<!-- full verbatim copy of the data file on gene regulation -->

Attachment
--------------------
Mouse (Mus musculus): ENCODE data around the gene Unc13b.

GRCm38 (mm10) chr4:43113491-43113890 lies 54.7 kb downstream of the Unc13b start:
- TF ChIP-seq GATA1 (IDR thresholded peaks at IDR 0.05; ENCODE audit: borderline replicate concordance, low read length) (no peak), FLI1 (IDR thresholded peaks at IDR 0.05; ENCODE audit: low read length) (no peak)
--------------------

Mouse (Mus musculus): ENCODE data around the gene Unc13b.

GRCm38 (mm10) chr4:43113491-43113890 lies 54.7 kb downstream of the Unc13b start:
- TF ChIP-seq GATA1 (IDR thresholded peaks at IDR 0.05; ENCODE audit: borderline replicate concordance, low read length) (no peak), FLI1 (IDR thresholded peaks at IDR 0.05; ENCODE audit: low read length) (no peak)